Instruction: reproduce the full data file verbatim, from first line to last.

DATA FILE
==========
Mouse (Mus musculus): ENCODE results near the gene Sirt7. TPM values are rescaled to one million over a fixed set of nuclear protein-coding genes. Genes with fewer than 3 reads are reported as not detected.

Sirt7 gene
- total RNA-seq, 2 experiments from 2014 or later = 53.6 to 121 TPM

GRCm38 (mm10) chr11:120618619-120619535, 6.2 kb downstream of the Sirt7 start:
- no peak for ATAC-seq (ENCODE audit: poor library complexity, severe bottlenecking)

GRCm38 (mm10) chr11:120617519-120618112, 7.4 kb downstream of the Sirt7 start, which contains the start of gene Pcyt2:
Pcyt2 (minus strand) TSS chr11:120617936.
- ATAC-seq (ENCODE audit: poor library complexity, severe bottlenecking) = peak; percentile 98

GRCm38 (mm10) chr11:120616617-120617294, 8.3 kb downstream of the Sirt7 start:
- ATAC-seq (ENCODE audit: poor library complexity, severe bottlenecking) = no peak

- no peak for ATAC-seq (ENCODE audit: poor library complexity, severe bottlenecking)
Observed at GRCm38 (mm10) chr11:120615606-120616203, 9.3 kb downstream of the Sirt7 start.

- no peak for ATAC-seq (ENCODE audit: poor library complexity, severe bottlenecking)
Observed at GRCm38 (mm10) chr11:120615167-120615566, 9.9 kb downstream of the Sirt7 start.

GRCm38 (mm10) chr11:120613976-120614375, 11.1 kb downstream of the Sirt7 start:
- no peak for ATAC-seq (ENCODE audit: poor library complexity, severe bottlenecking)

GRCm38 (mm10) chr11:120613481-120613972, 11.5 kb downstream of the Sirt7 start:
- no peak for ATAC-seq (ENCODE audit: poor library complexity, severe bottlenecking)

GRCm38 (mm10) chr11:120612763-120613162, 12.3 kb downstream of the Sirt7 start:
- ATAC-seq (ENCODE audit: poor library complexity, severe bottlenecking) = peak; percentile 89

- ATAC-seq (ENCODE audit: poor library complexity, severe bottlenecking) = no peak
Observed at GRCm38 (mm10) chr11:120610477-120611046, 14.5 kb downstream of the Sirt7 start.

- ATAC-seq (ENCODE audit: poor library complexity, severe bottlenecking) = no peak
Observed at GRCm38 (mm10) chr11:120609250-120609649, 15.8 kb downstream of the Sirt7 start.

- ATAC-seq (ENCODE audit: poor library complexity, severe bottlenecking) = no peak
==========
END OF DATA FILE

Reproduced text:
Mouse (Mus musculus): ENCODE results near the gene Sirt7. TPM values are rescaled to one million over a fixed set of nuclear protein-coding genes. Genes with fewer than 3 reads are reported as not detected.

Sirt7 gene
- total RNA-seq, 2 experiments from 2014 or later = 53.6 to 121 TPM

GRCm38 (mm10) chr11:120618619-120619535, 6.2 kb downstream of the Sirt7 start:
- no peak for ATAC-seq (ENCODE audit: poor library complexity, severe bottlenecking)

GRCm38 (mm10) chr11:120617519-120618112, 7.4 kb downstream of the Sirt7 start, which contains the start of gene Pcyt2:
Pcyt2 (minus strand) TSS chr11:120617936.
- ATAC-seq (ENCODE audit: poor library complexity, severe bottlenecking) = peak; percentile 98

GRCm38 (mm10) chr11:120616617-120617294, 8.3 kb downstream of the Sirt7 start:
- ATAC-seq (ENCODE audit: poor library complexity, severe bottlenecking) = no peak

- no peak for ATAC-seq (ENCODE audit: poor library complexity, severe bottlenecking)
Observed at GRCm38 (mm10) chr11:120615606-120616203, 9.3 kb downstream of the Sirt7 start.

- no peak for ATAC-seq (ENCODE audit: poor library complexity, severe bottlenecking)
Observed at GRCm38 (mm10) chr11:120615167-120615566, 9.9 kb downstream of the Sirt7 start.

GRCm38 (mm10) chr11:120613976-120614375, 11.1 kb downstream of the Sirt7 start:
- no peak for ATAC-seq (ENCODE audit: poor library complexity, severe bottlenecking)

GRCm38 (mm10) chr11:120613481-120613972, 11.5 kb downstream of the Sirt7 start:
- no peak for ATAC-seq (ENCODE audit: poor library complexity, severe bottlenecking)

GRCm38 (mm10) chr11:120612763-120613162, 12.3 kb downstream of the Sirt7 start:
- ATAC-seq (ENCODE audit: poor library complexity, severe bottlenecking) = peak; percentile 89

- ATAC-seq (ENCODE audit: poor library complexity, severe bottlenecking) = no peak
Observed at GRCm38 (mm10) chr11:120610477-120611046, 14.5 kb downstream of the Sirt7 start.

- ATAC-seq (ENCODE audit: poor library complexity, severe bottlenecking) = no peak
Observed at GRCm38 (mm10) chr11:120609250-120609649, 15.8 kb downstream of the Sirt7 start.

- ATAC-seq (ENCODE audit: poor library complexity, severe bottlenecking) = no peak